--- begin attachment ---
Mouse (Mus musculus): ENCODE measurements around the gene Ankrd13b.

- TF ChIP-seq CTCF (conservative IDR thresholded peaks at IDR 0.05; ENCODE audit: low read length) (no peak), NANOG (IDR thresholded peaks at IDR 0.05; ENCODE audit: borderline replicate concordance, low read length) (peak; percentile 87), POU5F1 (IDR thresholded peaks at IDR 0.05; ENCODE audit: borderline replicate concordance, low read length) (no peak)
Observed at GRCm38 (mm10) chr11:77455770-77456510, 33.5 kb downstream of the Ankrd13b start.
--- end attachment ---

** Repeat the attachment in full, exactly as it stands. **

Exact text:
Mouse (Mus musculus): ENCODE measurements around the gene Ankrd13b.

- TF ChIP-seq CTCF (conservative IDR thresholded peaks at IDR 0.05; ENCODE audit: low read length) (no peak), NANOG (IDR thresholded peaks at IDR 0.05; ENCODE audit: borderline replicate concordance, low read length) (peak; percentile 87), POU5F1 (IDR thresholded peaks at IDR 0.05; ENCODE audit: borderline replicate concordance, low read length) (no peak)
Observed at GRCm38 (mm10) chr11:77455770-77456510, 33.5 kb downstream of the Ankrd13b start.